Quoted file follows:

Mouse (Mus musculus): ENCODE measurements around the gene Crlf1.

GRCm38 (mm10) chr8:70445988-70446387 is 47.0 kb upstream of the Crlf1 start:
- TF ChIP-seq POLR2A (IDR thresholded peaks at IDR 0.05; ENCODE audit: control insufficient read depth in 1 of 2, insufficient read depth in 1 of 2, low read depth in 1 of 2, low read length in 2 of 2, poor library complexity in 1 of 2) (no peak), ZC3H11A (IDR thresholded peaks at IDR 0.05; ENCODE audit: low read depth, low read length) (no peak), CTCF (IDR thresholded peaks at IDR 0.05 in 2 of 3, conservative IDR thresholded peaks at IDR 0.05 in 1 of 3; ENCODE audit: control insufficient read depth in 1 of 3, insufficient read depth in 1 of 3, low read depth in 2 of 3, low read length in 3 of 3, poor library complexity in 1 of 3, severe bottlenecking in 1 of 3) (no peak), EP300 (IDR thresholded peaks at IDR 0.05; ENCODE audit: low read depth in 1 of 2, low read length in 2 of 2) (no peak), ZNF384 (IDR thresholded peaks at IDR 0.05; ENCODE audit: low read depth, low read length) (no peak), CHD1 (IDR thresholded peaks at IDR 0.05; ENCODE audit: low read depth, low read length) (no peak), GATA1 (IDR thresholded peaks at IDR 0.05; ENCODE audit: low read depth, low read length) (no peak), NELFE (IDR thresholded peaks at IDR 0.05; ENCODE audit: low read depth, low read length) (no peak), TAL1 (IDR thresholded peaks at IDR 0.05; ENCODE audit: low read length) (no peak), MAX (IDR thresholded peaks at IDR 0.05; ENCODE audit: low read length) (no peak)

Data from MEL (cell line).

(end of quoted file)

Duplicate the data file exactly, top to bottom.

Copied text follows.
Mouse (Mus musculus): ENCODE measurements around the gene Crlf1.

GRCm38 (mm10) chr8:70445988-70446387 is 47.0 kb upstream of the Crlf1 start:
- TF ChIP-seq POLR2A (IDR thresholded peaks at IDR 0.05; ENCODE audit: control insufficient read depth in 1 of 2, insufficient read depth in 1 of 2, low read depth in 1 of 2, low read length in 2 of 2, poor library complexity in 1 of 2) (no peak), ZC3H11A (IDR thresholded peaks at IDR 0.05; ENCODE audit: low read depth, low read length) (no peak), CTCF (IDR thresholded peaks at IDR 0.05 in 2 of 3, conservative IDR thresholded peaks at IDR 0.05 in 1 of 3; ENCODE audit: control insufficient read depth in 1 of 3, insufficient read depth in 1 of 3, low read depth in 2 of 3, low read length in 3 of 3, poor library complexity in 1 of 3, severe bottlenecking in 1 of 3) (no peak), EP300 (IDR thresholded peaks at IDR 0.05; ENCODE audit: low read depth in 1 of 2, low read length in 2 of 2) (no peak), ZNF384 (IDR thresholded peaks at IDR 0.05; ENCODE audit: low read depth, low read length) (no peak), CHD1 (IDR thresholded peaks at IDR 0.05; ENCODE audit: low read depth, low read length) (no peak), GATA1 (IDR thresholded peaks at IDR 0.05; ENCODE audit: low read depth, low read length) (no peak), NELFE (IDR thresholded peaks at IDR 0.05; ENCODE audit: low read depth, low read length) (no peak), TAL1 (IDR thresholded peaks at IDR 0.05; ENCODE audit: low read length) (no peak), MAX (IDR thresholded peaks at IDR 0.05; ENCODE audit: low read length) (no peak)

Data from MEL (cell line).